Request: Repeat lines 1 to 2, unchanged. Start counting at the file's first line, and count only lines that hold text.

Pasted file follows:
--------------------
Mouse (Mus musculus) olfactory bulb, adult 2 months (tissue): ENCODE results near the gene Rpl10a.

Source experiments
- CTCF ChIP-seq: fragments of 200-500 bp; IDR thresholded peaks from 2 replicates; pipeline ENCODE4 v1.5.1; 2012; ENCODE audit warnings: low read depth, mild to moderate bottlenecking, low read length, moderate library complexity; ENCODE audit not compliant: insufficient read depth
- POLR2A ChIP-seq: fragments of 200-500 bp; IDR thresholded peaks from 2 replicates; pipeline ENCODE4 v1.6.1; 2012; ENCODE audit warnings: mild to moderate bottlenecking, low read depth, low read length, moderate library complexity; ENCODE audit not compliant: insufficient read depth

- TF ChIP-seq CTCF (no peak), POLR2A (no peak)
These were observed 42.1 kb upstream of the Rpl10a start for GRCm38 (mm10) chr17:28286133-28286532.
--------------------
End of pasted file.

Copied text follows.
Mouse (Mus musculus) olfactory bulb, adult 2 months (tissue): ENCODE results near the gene Rpl10a.

Source experiments